The U.S. military has committed an atrocity, killing a few dozen doctors, support staff and patients and destroying a hospital (“Airstrike on Afghan hospital stirs fury,” Oct. 4, and “Charity pulls out of Kunduz after attack,” Oct. 5). Whatever the excuse offered and responsibility assigned, we owe Doctors Without Borders what I can only call reparations. Here’s my suggestion: The U.S. government should cover the living costs of the families affected by this disaster as long as they need support. It should rebuild the facility and equip it with state-of-the-art equipment. It should pay the operating expenses of the facility for a significant time period. None of this will begin to pay the real cost of this disaster, but at least it’s assuming responsibility for destroying the only trauma center in northern Afghanistan. That is at least an effort to ease both the pain and the shame.

John F. Hetterick, Plymouth

• • •


Isn’t it wonderful that we have rules about war? So when a general declares (in the bold passive voice) that “[a] hospital was mistakenly struck,” we can know that a rule was broken (“General thinks Afghanistan strike broke rules,” Oct. 7,” and “Tough questions on Afghan policy,” Oct. 8). Like when a wedding party is bombed. Or when the wrong house is targeted. Our tax dollars at work.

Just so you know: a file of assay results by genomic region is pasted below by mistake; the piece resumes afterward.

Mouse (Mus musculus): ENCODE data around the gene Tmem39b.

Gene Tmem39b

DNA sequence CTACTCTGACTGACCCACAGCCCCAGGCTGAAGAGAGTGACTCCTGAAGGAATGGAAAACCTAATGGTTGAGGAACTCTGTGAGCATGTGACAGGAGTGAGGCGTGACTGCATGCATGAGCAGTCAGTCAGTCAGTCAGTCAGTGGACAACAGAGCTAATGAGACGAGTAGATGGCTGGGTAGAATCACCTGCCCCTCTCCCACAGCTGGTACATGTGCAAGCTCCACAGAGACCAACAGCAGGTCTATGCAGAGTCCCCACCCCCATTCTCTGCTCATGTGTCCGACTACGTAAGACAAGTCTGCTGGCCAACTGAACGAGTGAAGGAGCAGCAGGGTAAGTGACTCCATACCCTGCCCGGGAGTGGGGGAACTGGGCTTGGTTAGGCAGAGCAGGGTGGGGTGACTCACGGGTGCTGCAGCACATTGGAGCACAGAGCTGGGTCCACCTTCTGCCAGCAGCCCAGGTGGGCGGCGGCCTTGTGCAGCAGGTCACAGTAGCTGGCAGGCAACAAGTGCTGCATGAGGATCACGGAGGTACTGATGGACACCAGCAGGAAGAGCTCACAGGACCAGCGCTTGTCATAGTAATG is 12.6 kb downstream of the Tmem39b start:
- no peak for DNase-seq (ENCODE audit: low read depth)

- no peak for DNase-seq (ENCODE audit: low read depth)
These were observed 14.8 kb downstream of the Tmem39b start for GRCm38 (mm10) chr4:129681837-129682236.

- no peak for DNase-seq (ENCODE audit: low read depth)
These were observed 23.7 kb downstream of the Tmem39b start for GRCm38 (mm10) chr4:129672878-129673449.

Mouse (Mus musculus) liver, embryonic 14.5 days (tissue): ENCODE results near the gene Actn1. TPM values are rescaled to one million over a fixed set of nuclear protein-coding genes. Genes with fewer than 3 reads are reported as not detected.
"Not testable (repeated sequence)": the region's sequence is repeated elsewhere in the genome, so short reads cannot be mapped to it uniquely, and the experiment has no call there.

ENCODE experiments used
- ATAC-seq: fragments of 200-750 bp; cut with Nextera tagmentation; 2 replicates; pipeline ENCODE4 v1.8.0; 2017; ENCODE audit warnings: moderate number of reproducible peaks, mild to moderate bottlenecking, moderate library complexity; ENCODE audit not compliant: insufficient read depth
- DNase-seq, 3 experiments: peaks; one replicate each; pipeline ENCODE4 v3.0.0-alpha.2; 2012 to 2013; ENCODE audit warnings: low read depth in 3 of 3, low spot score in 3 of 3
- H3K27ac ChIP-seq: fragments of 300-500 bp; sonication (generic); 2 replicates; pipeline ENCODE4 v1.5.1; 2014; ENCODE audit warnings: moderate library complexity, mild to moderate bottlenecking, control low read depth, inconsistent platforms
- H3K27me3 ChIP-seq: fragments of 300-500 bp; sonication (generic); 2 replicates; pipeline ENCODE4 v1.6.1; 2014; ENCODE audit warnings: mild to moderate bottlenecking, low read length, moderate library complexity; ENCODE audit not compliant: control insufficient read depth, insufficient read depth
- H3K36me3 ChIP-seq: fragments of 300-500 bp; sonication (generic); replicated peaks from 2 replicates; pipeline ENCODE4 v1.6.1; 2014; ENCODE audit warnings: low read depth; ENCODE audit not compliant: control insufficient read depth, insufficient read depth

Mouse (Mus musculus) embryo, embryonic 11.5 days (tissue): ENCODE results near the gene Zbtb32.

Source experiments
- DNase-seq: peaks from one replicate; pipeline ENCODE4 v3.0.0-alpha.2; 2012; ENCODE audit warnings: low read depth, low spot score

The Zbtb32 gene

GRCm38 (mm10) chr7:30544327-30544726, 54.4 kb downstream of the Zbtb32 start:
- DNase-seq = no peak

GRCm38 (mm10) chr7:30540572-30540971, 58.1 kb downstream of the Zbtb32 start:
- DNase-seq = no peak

Or maybe no “rules of engagement” were violated: everyone did what they were supposed to do, and the innocent adults and children who died were victims because they happened to be where they were. “Collateral damage.” Oops, their bad.

We need to remember these things when the drumbeat toward another war begins to sound. That drumbeat seems almost constant these days. But we need to remember that civilian casualties in modern warfare are generally at least as high as combatant casualties. We need to remember the soldiers who come home physically maimed or mentally wounded, or who don’t come home at all. We need to remember the refugees streaming across borders. We need to remember the children in war zones who lose parents, lose limbs, lose their childhood.

The next time you hear a politician or a pundit say that America shouldn’t “back down” or should “keep all options on the table” regarding some conflict, think about what he or she is really saying. And remember all that is truly at stake.

Jeff Naylor, Minneapolis



Seriously? We want to punish folks for what they ‘might’ do?

I have owned anywhere between one and 20 guns at a time for over 50 years and have never even pointed one at a human much less shot anyone (“Oregon spurs fresh gun law debate,” Oct. 8).